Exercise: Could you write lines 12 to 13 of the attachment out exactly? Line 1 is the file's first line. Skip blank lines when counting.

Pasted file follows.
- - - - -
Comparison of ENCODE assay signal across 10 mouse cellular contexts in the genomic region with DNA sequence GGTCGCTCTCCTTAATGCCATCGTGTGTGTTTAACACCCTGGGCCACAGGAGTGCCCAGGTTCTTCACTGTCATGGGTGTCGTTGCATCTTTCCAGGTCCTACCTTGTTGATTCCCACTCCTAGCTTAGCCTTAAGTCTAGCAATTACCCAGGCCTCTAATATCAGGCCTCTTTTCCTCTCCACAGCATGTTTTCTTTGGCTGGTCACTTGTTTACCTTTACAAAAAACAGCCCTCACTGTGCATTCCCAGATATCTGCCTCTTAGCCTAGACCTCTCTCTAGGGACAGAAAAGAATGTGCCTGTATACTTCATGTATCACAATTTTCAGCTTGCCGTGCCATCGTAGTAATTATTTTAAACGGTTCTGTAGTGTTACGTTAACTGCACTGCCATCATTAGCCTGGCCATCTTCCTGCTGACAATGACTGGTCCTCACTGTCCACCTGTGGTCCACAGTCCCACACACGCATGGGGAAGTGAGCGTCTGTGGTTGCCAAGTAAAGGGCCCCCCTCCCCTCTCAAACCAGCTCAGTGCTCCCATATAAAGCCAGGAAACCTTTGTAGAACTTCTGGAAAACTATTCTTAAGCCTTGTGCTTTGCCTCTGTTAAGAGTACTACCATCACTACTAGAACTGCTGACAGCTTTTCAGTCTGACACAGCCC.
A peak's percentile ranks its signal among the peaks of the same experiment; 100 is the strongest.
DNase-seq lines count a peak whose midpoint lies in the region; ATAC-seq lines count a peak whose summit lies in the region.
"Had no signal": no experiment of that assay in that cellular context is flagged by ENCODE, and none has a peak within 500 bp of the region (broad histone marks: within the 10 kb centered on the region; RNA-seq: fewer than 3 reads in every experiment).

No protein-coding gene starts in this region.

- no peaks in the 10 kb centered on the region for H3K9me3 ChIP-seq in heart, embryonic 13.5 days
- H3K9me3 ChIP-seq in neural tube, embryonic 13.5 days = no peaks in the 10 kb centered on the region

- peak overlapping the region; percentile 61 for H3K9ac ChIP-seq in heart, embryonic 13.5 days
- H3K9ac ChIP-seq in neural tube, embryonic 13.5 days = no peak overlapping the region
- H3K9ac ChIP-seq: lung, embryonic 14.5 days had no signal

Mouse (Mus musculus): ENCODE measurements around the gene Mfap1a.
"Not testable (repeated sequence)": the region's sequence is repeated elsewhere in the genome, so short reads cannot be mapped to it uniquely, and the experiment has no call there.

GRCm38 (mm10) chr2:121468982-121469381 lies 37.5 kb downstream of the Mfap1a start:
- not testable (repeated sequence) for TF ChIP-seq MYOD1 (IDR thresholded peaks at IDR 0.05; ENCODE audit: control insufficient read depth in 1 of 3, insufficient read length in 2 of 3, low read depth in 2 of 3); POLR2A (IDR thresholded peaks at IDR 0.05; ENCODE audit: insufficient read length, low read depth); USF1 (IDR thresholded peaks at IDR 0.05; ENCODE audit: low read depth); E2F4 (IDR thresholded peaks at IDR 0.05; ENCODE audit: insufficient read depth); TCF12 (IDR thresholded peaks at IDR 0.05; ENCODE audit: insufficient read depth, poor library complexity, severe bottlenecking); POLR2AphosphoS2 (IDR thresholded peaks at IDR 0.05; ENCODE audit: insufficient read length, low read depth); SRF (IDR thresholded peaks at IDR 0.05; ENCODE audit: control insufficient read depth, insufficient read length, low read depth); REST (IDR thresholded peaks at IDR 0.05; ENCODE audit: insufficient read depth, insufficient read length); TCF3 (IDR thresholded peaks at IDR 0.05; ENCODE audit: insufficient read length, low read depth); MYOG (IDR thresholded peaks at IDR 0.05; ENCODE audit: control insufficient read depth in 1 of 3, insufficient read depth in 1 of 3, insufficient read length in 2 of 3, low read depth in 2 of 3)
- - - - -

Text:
"Not testable (repeated sequence)": the region's sequence is repeated elsewhere in the genome, so short reads cannot be mapped to it uniquely, and the experiment has no call there.

GRCm38 (mm10) chr2:121468982-121469381 lies 37.5 kb downstream of the Mfap1a start: